Mountie ended U.S. fugitive’s latest escape

WASHINGTON — Richard Lee McNair, America’s wiliest prison escapee, met his match after 18 months on the lam when he was outrun by a cop who had just graduated from the Royal Canadian Mounted Police training academy.

Pulled over while allegedly driving a stolen van and carrying two fake IDs, McNair tried to make a foot race out of it. But his dash for freedom ended a quarter-mile down a gravel road in Campbellton, New Brunswick, on Thursday morning.

“That young Mountie just didn’t give up on McNair,” Rich Sansone, a deputy U.S. marshal who had helped coordinate the manhunt, said Friday in announcing the arrest.

A convicted murderer, McNair is being held in the Canadian province northeast of Maine while authorities sort out his future. Canada likely won’t want to keep him on a stolen vehicle charge, and there’s good reason to get rid of him quickly: The escape artist already has embarrassed sheriffs and prison wardens in North Dakota and Louisiana.

McNair, 48, kept vigorously in shape while inside the federal maximum-security penitentiary in Pollock, La., running up to eight miles a day while plotting his escape — which he pulled off in April 2006.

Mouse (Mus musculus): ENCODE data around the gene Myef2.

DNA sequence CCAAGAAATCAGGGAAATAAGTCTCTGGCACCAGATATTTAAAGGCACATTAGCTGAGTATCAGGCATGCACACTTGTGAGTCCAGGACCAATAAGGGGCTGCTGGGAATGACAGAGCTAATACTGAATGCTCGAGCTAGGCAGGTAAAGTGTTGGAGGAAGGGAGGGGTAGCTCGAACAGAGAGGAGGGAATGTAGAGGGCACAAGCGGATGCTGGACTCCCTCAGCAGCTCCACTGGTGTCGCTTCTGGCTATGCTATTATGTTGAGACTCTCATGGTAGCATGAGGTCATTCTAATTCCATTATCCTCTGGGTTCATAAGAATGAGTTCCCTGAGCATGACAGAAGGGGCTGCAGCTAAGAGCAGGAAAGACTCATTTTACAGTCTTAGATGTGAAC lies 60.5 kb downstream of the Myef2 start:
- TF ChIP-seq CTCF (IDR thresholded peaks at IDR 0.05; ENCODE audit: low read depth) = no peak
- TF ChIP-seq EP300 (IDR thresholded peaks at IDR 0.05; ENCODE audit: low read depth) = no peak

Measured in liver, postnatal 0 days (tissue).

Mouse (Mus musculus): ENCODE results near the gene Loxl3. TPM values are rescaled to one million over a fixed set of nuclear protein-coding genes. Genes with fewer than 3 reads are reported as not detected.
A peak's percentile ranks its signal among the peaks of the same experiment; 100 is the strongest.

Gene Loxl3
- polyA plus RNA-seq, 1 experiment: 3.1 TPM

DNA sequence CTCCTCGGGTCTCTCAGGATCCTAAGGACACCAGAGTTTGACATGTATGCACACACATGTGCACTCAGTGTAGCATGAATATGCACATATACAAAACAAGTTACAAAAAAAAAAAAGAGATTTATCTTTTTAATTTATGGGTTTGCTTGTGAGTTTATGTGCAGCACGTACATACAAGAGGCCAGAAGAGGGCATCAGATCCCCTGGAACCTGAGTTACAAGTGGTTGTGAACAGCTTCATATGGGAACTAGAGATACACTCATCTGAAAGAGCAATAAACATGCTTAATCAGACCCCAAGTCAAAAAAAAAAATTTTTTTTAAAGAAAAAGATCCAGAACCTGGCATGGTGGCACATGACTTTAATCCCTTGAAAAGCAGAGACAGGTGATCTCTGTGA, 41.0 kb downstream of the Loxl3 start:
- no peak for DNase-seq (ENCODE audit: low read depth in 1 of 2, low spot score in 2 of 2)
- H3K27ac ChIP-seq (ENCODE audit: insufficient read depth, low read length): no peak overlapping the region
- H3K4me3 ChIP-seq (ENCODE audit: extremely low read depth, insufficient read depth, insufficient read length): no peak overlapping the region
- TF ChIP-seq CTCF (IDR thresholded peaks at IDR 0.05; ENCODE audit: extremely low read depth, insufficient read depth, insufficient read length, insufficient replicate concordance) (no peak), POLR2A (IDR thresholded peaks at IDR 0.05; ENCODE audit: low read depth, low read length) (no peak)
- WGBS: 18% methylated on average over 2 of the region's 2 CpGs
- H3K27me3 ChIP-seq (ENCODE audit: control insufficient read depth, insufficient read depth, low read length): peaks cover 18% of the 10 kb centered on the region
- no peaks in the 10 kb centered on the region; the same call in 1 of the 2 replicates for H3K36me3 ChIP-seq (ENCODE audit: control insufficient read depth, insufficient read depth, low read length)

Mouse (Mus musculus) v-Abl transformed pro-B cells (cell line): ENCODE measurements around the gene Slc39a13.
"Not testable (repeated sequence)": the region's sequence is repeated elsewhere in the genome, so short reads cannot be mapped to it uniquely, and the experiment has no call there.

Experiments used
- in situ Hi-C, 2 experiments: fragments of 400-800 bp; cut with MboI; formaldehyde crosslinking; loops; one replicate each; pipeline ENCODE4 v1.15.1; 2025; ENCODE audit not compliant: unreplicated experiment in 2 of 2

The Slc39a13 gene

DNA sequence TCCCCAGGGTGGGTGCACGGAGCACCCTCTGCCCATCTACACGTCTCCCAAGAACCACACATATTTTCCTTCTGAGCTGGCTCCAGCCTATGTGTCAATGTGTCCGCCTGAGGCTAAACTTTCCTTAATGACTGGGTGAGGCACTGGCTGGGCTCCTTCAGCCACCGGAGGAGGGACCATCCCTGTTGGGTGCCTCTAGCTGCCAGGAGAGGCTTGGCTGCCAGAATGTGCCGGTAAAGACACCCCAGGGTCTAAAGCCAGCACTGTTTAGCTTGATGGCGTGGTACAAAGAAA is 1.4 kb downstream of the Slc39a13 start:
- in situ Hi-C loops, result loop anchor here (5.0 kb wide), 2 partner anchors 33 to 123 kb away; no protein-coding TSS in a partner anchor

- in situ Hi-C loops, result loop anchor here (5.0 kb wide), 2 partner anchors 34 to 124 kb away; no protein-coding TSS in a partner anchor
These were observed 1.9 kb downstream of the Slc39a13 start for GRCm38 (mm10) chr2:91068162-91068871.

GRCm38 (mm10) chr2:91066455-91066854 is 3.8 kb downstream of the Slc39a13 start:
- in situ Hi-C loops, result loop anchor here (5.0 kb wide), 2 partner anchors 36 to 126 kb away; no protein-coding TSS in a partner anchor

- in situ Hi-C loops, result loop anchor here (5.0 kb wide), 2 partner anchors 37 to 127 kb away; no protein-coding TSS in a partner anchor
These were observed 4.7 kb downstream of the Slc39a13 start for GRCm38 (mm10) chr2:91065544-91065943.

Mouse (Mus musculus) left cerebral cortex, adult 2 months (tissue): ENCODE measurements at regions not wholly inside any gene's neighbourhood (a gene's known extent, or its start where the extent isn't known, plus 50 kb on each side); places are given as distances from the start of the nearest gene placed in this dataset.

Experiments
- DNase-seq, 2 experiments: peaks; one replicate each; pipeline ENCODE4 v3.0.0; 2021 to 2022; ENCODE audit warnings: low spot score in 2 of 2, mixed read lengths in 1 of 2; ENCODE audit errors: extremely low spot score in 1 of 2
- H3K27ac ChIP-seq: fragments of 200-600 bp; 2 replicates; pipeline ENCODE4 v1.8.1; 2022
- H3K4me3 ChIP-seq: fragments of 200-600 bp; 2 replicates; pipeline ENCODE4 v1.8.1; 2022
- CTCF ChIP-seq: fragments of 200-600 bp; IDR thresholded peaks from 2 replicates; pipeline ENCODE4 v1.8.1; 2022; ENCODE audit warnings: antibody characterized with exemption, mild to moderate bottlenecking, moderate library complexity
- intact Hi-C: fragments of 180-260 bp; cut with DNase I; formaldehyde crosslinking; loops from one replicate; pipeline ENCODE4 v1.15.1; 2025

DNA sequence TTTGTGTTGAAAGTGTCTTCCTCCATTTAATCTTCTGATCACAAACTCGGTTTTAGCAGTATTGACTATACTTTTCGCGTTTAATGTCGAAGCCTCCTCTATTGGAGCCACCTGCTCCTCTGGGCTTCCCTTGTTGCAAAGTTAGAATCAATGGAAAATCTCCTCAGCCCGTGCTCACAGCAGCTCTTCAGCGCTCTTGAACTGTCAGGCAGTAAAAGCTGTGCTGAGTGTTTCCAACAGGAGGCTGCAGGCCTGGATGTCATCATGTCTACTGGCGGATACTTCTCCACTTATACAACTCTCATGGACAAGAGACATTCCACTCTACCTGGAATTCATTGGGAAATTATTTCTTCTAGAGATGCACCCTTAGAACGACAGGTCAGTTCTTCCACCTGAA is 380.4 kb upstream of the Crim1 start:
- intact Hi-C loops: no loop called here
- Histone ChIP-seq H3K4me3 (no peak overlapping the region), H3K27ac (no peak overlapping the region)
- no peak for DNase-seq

He first was arrested at age 28, burglarizing a grain elevator in Minot, N.D., where he shot one man and killed another. Taken to the sheriff’s office downtown, he found some lip balm in a desk and slid out of his handcuffs. Bolting down the street, he stole a car, climbed onto a roof and fell from a tree — and back into custody.

Held next in the county jail, he filched a hammer and flashlight and began loosening cinder blocks. But the jailers caught him and held him until he was sentenced to two life terms in prison.

Hustled off to the maximum-security state penitentiary in Bismarck, N.D., McNair soon busied himself removing security fixtures from inside an air vent. After an inmate ratted, authorities found McNair had a jacket, glasses, food and a word-processing diskette. A year later, he shimmied down a prison ventilation chute.

It was 10 months before the police nabbed him in a stolen van in south-central Nebraska.

In a prisoner-exchange program, North Dakota sent him to Minnesota, and then Minnesota traded him off to the federal prison system.

McNair did about five years in Supermax in the Colorado Rockies, the highest-level security penitentiary in the United States. In 2005 he was transferred to the prison in Louisiana because of his good behavior.

Four months later, McNair was free again, this time concealing himself in a pallet of old mailbags that had been fork-lifted outside. Dressed in a T-shirt and running shorts, he was questioned briefly by a local officer who had joined the manhunt.

But McNair talked his way out of that one by pretending to be an out-of-town jogger. “There’s a prison here?” he asked the cop.

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